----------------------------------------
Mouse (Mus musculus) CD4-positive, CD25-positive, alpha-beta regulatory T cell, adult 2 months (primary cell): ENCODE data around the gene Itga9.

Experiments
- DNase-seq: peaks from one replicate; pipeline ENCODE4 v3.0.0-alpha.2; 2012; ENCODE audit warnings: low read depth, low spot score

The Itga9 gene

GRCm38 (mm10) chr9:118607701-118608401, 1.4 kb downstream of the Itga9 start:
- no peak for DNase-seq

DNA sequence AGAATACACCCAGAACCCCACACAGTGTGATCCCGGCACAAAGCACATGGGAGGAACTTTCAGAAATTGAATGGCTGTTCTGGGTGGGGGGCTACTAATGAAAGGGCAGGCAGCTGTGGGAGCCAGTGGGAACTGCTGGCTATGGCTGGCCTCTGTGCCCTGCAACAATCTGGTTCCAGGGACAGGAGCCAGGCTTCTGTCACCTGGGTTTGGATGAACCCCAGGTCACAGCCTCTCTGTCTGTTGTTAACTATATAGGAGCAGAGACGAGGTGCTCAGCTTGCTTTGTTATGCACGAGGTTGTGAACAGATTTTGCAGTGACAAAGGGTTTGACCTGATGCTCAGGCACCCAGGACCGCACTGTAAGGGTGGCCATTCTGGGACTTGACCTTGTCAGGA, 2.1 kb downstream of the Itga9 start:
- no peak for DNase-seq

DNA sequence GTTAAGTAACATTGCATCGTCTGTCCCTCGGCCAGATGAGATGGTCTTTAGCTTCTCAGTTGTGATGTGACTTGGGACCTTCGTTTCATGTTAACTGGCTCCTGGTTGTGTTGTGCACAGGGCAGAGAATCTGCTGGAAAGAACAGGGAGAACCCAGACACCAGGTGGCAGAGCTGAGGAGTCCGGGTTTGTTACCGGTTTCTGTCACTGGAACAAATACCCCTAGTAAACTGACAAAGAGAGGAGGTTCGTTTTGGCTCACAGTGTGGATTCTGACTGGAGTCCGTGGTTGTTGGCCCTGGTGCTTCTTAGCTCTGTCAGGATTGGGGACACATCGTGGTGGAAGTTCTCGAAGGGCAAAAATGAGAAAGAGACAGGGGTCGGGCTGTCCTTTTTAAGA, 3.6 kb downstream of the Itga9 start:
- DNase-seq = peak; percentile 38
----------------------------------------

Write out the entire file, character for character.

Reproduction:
Mouse (Mus musculus) CD4-positive, CD25-positive, alpha-beta regulatory T cell, adult 2 months (primary cell): ENCODE data around the gene Itga9.

Experiments
- DNase-seq: peaks from one replicate; pipeline ENCODE4 v3.0.0-alpha.2; 2012; ENCODE audit warnings: low read depth, low spot score

The Itga9 gene

GRCm38 (mm10) chr9:118607701-118608401, 1.4 kb downstream of the Itga9 start:
- no peak for DNase-seq

DNA sequence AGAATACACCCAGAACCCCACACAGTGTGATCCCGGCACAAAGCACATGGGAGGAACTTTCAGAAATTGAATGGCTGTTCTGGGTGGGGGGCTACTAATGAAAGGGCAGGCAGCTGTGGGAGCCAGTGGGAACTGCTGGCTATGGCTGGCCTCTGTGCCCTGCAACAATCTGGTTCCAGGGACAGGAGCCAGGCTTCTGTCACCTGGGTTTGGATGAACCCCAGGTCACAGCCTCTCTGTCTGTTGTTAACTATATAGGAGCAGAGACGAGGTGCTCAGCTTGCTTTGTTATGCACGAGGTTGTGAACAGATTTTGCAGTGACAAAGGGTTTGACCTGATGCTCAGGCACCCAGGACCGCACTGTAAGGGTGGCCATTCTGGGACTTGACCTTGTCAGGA, 2.1 kb downstream of the Itga9 start:
- no peak for DNase-seq

DNA sequence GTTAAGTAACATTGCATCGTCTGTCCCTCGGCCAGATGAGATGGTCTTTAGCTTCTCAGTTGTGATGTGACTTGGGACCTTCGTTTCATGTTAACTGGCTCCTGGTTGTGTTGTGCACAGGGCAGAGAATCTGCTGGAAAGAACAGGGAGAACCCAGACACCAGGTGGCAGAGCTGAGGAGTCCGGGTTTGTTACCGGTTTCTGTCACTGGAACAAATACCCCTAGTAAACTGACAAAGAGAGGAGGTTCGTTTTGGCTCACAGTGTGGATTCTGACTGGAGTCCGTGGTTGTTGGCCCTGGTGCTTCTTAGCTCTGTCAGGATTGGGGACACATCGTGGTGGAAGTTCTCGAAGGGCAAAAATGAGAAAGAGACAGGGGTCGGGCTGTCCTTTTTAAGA, 3.6 kb downstream of the Itga9 start:
- DNase-seq = peak; percentile 38